Can you describe how you felt in 2015 when your first article on endometriosis for The Guardian went viral?

I felt like it was worth it. I was really scared writing about myself in that way - it was so personal. But I had so many women get in touch to say they felt I had told the story of their lives that I was really glad I did it.

People told me it had enabled them to talk about their disease with loved ones for the first time. But ultimately, it made me very curious. It raised all the questions I have outlined above because I was absolutely astonished how many women identified so closely with my experience, even when we had very little else in common. I thought, I’ve opened a can of worms here, let’s see where it leads me. It led to Pain and Prejudice.

One of the things that shocked me most in your book was finding out about the women who are dying from heart disease because testing is conducted on male patients and male rats, but the symptoms present differently in women. That’s so shocking. When you were researching for the book, what was the most shocking thing that you learnt?

A lot of facts shocked me in researching this book, but as you’ve said, discovering just how little medical science had actually studied women’s bodies and biology was truly shocking and knocked me for six. I spent almost a year trying to find out more about that because I just couldn’t believe it could be true. It is true. They know hardly anything about us. They only mapped the clitoris in the 1990s (and yes, it was a female doctor who did that - from Melbourne!).

Prior to writing and researching this book, what was a misconception that you held about the female body?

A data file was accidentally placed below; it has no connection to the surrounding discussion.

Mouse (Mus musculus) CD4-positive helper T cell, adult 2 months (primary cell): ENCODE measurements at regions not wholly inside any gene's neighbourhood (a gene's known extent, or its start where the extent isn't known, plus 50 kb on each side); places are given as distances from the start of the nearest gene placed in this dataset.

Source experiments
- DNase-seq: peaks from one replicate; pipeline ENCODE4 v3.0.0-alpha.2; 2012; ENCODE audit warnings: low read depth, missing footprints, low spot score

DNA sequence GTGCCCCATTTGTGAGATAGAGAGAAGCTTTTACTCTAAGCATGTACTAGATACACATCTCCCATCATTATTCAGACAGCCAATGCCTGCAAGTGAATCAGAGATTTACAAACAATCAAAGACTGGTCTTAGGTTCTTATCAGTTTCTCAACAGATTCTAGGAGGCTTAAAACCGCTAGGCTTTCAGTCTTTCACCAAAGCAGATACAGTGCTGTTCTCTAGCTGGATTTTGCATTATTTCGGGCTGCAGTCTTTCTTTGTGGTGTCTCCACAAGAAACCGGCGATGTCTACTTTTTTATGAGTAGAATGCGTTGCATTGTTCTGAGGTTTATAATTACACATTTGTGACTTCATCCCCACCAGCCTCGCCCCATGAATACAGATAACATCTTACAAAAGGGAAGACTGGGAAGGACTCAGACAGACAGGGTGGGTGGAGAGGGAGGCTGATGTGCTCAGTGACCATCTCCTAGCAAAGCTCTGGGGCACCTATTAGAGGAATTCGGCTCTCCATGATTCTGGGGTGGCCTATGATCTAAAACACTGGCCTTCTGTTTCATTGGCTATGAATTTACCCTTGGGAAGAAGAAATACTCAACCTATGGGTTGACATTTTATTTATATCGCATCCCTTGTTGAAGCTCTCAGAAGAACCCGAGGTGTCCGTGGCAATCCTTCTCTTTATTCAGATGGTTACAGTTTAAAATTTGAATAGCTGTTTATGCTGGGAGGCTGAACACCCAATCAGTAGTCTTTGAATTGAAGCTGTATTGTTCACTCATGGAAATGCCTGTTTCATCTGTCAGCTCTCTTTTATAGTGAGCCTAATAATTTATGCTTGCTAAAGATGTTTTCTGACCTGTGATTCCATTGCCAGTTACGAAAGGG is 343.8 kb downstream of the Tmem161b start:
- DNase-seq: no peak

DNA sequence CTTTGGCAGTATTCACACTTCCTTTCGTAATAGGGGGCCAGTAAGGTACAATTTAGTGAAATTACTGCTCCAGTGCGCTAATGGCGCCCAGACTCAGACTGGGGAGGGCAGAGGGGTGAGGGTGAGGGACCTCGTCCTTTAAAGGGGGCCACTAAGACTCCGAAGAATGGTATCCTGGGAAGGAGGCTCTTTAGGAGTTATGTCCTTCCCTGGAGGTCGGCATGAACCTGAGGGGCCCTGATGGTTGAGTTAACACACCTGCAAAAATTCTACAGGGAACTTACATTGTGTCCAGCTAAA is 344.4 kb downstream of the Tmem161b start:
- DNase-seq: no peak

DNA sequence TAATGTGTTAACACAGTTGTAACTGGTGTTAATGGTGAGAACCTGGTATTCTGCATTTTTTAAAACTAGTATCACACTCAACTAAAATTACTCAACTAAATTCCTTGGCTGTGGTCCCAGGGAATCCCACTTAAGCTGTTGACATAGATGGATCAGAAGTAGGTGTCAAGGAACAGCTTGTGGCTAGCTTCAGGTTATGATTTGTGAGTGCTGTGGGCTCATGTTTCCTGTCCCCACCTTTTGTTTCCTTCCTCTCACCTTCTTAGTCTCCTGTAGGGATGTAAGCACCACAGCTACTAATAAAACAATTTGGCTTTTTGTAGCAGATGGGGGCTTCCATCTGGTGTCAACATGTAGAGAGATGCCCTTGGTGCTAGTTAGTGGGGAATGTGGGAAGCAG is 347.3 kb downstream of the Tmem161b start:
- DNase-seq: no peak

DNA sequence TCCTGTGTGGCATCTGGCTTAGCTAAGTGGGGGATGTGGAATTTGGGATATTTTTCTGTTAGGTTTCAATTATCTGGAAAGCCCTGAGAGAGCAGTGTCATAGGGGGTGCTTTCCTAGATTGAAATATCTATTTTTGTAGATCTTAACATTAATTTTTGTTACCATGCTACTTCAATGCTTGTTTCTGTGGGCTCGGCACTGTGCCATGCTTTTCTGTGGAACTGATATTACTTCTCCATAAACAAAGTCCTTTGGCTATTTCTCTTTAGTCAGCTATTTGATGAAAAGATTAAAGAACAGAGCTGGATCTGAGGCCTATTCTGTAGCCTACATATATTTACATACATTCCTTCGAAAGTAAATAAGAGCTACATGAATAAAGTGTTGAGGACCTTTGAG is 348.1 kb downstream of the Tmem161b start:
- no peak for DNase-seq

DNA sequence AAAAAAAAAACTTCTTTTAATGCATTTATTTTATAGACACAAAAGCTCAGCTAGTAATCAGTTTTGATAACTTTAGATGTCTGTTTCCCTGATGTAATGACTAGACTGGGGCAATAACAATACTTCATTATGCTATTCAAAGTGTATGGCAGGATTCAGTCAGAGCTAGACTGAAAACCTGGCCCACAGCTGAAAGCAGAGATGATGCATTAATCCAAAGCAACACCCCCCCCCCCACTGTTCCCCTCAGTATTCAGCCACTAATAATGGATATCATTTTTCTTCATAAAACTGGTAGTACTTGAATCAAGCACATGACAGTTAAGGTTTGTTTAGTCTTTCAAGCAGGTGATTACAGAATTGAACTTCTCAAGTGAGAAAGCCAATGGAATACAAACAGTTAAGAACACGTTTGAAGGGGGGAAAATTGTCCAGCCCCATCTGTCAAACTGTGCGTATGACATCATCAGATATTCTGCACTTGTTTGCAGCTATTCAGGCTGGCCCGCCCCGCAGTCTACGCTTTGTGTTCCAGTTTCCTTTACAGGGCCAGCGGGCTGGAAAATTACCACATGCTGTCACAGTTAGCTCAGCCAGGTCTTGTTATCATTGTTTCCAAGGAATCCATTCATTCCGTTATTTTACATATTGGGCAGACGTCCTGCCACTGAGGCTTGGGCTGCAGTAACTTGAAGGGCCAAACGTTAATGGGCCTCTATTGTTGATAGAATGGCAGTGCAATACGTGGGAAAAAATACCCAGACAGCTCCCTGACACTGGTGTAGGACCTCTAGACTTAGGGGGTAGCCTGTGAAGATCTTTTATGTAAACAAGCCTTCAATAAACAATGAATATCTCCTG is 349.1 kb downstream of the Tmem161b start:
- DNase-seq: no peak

I did not know that the female egg played an active role in the fertilisation process. I thought it just bobbed along and the gallant male sperm came along to pierce it and kickstart fertilisation. Oh no, that’s not at all how it goes. The egg plays an active role in fertilisation and the sperm cannot fertilise the egg without the egg’s active participation.

"I wanted to know why medical science didn’t understand endometriosis even though they have known about for a century. I wanted to know why so little money had been put into studying this disease."

What’s something you want everything to know about endometriosis?

That the physical disease is only part of it, and the severity of lesions, cysts and adhesions doesn’t always correlate with the severity of symptoms. Also - lots of surgeries will not necessarily help. In fact, regular surgeries could be making the pain worse, not better. There are chronic pain and muscular issues involved that can’t be fixed with a scalpel.

If you had all of the world’s most powerful people in one room and you could only pass on one piece of advice, what would you say?


… and what advice would you offer to other young women who also experience adenomyosis or endometriosis?